Should Service Dogs be Allowed in Schools


Paul Brennan

Photo of service dog working.

Within the walls of public schools, we can find students learning, and participating. But if you listen closely, you can hear the tap of four paws on the white tile. Those four paws belong to an ADA board-certified service dog, meant to help their person with disabilities. But should service dogs be allowed in public schools? Working dogs are meant to be with their handlers everywhere, including a public learning environment.

What usually comes to mind when you think of a service dog? Is it a bright golden dog leading his visually impaired owner? Most people go right to this image, and while this is not wrong, it is also not entirely accurate. Many service dogs help with different disabilities physically or mentally. Smaller dogs are known to help with retrieving items, jumping onto countertops, barking to grab attention, and offering emotional relief to their handler. Bigger breed dogs can help balance their person, guide them, open cupboards, offer emotional relief, help if their handler falls, also with going to the restroom. As you have seen, service dogs are of crucial need to their owners. Yes, we do have special education teachers to help students in need. But what they cannot provide is the relief of the immediate attention, or the feeling of embarrassment when needing help going to the restroom. Working dogs do not judge or feel bothered, helping their handler. They live to help their human, with things they struggle with. Students of all ages can be helped with things they didn’t even know they needed help with, because of this emotional support animals are seen across the world in schools. One example is, children can be found reading to therapy animals at libraries, these students can confidently read aloud without the fear of being judged. If parents are concerned they can notify staff that a child is allergic, or frightened by the animal, and accommodations can be made.

Working dogs can be of different breeds and sizes. Common breeds are golden and labrador retrievers, german shepherd, poodle, pomeranian, and cavalier king charles spaniel. Any breed if trained from an early age can be helpful. Smaller dogs such as the pomeranian can easily, and discreetly work in classrooms. All the while being tucked under a desk or a handlers lap. Peers would not notice a small, quiet dog within a classroom. Bigger breeds may not have the advantage of being small, and can most certainly make themselves camouflaged. By hiding under a desk, or being placed in a backseat of a room. Having years of major training would assure both breed types would stay quiet, so teachers can keep teaching without worry. Purebreds are often used with this line of work, but organizations such as Merlin’s Dogs work with shelter dogs. I advocate for the rescue of animals, and this is an amazing way for second chances to happen. Dogs with the willingness to learn, taken from situations with no chance, can now live a full and happy life.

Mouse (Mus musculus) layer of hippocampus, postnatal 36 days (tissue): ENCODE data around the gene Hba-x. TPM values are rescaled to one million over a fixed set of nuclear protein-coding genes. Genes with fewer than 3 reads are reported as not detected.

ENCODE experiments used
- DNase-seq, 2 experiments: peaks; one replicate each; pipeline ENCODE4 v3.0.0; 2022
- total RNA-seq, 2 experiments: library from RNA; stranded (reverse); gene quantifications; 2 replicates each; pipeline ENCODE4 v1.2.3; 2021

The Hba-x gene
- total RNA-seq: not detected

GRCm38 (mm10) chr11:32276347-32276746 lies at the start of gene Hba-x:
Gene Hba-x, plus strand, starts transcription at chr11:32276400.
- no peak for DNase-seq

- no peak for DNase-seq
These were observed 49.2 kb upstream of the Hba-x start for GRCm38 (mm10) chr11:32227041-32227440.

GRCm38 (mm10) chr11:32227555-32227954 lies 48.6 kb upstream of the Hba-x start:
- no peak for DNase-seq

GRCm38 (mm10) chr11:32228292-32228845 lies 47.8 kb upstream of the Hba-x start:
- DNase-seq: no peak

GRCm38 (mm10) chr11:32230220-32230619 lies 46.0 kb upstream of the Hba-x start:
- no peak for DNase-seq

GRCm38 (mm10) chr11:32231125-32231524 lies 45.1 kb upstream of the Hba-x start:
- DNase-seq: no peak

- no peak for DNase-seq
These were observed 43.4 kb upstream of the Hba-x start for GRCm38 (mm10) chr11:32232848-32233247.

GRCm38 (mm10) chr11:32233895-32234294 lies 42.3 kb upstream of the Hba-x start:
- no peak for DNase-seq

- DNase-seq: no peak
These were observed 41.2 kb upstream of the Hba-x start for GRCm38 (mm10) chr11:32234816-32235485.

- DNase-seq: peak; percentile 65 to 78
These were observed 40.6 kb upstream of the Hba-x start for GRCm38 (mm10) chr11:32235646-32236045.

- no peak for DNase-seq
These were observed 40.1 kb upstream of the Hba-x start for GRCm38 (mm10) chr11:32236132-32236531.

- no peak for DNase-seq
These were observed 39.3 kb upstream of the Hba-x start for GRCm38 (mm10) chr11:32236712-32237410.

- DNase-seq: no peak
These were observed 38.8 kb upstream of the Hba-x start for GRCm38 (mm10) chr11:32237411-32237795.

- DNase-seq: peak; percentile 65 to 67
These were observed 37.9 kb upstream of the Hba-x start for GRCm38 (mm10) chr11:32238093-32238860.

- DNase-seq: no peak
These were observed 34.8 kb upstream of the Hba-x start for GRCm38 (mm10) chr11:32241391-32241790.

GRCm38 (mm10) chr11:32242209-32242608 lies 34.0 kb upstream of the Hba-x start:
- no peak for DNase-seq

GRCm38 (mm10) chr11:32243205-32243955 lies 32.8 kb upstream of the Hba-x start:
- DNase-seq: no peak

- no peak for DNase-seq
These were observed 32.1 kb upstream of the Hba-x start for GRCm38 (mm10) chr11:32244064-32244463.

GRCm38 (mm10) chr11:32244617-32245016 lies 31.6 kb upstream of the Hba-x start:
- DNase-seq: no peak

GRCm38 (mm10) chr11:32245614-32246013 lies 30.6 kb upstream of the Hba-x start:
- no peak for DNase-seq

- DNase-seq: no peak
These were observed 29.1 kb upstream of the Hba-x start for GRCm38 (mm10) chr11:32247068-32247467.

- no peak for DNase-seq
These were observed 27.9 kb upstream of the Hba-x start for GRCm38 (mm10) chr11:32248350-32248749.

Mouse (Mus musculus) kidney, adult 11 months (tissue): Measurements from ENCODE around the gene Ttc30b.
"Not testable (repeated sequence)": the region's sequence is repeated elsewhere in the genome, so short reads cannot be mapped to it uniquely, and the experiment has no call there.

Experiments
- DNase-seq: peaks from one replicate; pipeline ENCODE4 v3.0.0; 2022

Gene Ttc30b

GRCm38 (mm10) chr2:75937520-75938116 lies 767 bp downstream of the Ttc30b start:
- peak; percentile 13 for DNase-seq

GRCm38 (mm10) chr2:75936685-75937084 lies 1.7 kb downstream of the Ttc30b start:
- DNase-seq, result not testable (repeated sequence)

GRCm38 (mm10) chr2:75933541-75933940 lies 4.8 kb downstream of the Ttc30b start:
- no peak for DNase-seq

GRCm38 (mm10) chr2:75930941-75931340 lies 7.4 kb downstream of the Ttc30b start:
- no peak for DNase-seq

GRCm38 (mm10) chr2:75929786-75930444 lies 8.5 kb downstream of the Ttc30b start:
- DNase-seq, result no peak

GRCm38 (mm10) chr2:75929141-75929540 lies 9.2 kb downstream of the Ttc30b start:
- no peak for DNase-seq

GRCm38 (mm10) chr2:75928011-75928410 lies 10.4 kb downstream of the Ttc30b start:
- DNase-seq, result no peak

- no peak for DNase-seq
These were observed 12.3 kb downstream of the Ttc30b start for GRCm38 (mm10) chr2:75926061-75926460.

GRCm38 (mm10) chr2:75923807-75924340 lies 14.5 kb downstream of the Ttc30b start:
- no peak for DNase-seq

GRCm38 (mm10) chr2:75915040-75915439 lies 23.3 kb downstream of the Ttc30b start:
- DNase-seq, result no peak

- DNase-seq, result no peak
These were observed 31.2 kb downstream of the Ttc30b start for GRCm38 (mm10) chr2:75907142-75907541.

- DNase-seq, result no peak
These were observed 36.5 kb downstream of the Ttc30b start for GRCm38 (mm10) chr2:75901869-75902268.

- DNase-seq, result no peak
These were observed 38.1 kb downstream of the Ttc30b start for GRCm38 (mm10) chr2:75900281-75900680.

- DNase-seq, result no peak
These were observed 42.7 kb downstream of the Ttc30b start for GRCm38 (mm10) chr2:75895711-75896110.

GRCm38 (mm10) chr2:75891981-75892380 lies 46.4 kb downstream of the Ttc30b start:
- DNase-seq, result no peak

I remember overhearing 3 special education teachers discussing if a service dog would be of help to a little blind girl when I was in 5th grade. Would this make her school life easier? Will it cause a distraction in a learning environment? Could this be approved? My first thought was “if it could help then why not allow it?” The Americans with Disabilities Act (ADA) regulations, Section 504 of the Rehabilitation Act of 1973, states that a child with disabilities may take a service animal to school with them if deemed necessary. This act also works with state laws, and makes this act an important piece of evidence schools need to look at if they are having this discussion. Students should not have to go to upper level administration, to have an ongoing discussion with the Rehabilitation Act in place, because there are already laws in place to support them.

School districts, boards of education, and special education teachers seem to always be having this debate but it is really unnecessary because there are laws in place and dogs that are trained to be in the classroom. Across the country, there are service dogs in action, helping their handlers, and helping those around them. It is clear that there is evidence and laws to back up the need for service dogs. It is imperative that schools get on board and make this an easily accessible option for children with disabilities.